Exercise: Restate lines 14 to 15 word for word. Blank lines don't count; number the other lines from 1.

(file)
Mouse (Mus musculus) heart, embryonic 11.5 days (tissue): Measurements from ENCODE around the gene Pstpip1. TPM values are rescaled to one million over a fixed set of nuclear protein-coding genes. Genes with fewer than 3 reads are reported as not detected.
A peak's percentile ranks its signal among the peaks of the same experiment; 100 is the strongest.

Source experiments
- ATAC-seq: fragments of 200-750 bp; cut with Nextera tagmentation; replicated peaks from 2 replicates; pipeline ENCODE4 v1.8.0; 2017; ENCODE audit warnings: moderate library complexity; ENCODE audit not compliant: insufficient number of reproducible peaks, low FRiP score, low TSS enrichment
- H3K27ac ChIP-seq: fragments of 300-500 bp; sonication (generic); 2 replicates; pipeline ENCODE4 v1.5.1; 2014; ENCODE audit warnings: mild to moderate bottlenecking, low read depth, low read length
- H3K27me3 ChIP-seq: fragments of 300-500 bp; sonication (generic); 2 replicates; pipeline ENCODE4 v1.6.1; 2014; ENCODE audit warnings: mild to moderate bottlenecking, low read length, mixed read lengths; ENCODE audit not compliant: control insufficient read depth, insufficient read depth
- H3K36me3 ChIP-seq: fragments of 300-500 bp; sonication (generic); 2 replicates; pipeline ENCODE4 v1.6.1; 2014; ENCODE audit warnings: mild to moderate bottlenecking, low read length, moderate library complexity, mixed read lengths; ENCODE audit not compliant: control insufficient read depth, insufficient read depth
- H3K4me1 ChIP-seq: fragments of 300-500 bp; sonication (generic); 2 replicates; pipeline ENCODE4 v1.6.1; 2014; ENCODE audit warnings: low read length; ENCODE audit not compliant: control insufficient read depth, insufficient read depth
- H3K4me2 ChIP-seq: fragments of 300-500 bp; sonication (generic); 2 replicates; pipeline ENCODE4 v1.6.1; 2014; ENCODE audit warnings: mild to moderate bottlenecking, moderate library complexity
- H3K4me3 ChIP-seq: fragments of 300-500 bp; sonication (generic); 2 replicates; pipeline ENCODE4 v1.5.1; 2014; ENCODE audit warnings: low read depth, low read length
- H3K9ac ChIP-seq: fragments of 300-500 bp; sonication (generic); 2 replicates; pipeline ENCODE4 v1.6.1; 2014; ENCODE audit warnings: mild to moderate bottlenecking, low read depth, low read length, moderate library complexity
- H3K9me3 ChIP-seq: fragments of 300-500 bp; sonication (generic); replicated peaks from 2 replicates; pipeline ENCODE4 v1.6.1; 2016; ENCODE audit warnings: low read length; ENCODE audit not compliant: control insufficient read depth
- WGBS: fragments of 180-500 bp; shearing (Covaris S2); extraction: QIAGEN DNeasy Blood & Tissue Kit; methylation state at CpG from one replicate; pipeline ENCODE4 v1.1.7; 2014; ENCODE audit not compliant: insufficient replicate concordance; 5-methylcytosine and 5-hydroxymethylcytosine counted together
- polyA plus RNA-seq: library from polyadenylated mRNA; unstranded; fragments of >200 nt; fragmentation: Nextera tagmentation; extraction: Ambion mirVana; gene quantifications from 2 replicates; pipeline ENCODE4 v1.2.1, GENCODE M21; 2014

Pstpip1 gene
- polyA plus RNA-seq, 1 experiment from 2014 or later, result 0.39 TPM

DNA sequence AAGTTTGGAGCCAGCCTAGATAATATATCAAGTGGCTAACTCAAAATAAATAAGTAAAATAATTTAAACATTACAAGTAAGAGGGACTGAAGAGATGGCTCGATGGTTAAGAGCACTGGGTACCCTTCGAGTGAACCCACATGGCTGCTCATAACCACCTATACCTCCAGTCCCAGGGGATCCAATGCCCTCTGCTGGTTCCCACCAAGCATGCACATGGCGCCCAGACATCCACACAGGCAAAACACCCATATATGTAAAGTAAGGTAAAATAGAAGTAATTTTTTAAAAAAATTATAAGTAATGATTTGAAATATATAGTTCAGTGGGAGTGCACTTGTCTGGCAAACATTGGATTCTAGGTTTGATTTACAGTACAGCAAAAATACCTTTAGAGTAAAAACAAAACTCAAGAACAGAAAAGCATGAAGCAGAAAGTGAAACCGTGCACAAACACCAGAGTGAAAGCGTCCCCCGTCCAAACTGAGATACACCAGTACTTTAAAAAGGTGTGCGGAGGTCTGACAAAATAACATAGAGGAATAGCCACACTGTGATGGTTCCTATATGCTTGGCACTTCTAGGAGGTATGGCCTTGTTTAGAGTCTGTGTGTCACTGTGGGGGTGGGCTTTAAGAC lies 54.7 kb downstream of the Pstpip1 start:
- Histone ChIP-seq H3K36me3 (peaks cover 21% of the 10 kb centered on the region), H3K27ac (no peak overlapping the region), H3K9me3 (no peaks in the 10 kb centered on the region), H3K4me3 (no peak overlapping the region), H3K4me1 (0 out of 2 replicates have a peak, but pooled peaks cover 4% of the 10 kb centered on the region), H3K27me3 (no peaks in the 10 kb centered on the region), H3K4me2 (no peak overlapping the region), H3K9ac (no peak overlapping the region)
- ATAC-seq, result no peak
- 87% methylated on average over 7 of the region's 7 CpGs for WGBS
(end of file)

- polyA plus RNA-seq: library from polyadenylated mRNA; unstranded; fragments of >200 nt; fragmentation: Nextera tagmentation; extraction: Ambion mirVana; gene quantifications from 2 replicates; pipeline ENCODE4 v1.2.1, GENCODE M21; 2014

Pstpip1 gene